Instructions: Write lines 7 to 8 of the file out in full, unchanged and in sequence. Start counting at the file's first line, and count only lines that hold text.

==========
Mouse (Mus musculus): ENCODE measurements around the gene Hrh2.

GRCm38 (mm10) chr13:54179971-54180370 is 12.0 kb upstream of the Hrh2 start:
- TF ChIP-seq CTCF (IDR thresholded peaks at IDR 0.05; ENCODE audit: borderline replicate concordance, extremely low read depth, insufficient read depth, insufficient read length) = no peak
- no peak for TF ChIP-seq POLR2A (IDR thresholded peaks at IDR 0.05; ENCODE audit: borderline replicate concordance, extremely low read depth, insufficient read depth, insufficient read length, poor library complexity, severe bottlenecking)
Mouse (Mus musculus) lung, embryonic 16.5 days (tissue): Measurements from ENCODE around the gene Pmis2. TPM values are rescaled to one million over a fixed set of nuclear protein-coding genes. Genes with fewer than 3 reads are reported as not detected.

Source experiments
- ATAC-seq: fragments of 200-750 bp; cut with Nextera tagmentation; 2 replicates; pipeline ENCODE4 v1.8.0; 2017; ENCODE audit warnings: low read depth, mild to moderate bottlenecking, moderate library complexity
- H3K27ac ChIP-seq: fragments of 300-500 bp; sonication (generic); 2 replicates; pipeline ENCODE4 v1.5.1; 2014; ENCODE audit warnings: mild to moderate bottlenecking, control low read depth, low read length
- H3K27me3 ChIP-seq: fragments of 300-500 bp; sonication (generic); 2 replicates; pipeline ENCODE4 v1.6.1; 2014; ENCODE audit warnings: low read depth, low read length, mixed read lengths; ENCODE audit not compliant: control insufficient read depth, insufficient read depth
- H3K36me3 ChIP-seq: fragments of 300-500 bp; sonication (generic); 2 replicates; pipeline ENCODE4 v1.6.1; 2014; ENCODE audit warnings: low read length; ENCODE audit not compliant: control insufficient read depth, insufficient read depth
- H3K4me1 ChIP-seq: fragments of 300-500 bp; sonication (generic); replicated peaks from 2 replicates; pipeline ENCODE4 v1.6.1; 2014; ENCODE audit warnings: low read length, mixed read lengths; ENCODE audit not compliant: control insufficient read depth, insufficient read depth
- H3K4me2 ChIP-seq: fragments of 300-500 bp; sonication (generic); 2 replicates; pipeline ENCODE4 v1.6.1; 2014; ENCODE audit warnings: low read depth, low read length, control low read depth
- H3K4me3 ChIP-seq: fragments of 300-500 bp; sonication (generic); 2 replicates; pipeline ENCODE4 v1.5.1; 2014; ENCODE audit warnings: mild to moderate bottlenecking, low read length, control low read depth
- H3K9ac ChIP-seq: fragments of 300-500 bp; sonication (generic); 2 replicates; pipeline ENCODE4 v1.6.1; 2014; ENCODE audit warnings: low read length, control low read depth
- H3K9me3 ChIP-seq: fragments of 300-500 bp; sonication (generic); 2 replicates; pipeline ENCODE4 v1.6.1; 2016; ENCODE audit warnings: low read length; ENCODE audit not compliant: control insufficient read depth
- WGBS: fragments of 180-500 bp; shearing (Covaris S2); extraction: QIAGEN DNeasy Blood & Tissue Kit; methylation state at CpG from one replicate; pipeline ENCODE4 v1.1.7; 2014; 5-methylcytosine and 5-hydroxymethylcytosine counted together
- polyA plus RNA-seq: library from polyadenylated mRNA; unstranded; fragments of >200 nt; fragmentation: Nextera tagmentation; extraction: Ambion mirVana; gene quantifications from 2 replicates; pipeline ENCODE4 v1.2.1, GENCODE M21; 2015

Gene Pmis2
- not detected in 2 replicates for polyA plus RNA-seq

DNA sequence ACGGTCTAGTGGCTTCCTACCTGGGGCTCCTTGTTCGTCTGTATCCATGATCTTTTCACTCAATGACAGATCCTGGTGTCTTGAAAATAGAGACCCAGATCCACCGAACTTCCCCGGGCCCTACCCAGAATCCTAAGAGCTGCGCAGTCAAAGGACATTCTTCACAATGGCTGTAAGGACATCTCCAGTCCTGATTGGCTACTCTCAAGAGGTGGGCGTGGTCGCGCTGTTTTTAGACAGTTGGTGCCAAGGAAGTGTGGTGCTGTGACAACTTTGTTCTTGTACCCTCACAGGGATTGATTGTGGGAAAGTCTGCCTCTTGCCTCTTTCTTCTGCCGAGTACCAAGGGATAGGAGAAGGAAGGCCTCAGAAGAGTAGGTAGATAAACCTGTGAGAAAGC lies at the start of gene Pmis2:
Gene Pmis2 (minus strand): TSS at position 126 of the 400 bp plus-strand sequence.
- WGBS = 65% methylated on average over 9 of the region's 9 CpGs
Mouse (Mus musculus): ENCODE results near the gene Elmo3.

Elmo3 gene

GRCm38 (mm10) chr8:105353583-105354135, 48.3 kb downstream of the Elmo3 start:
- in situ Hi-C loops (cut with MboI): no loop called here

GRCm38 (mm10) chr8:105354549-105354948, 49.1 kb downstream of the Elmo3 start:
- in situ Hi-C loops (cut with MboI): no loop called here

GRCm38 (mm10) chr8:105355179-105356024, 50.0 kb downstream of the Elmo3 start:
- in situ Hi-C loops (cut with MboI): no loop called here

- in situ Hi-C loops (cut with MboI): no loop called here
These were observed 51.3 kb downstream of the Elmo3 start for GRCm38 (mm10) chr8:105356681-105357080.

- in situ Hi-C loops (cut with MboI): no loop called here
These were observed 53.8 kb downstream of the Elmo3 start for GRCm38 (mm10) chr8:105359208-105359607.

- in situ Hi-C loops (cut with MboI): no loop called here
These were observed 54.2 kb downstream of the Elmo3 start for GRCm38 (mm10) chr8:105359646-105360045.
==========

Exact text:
- ATAC-seq: fragments of 200-750 bp; cut with Nextera tagmentation; 2 replicates; pipeline ENCODE4 v1.8.0; 2017; ENCODE audit warnings: low read depth, mild to moderate bottlenecking, moderate library complexity
- H3K27ac ChIP-seq: fragments of 300-500 bp; sonication (generic); 2 replicates; pipeline ENCODE4 v1.5.1; 2014; ENCODE audit warnings: mild to moderate bottlenecking, control low read depth, low read length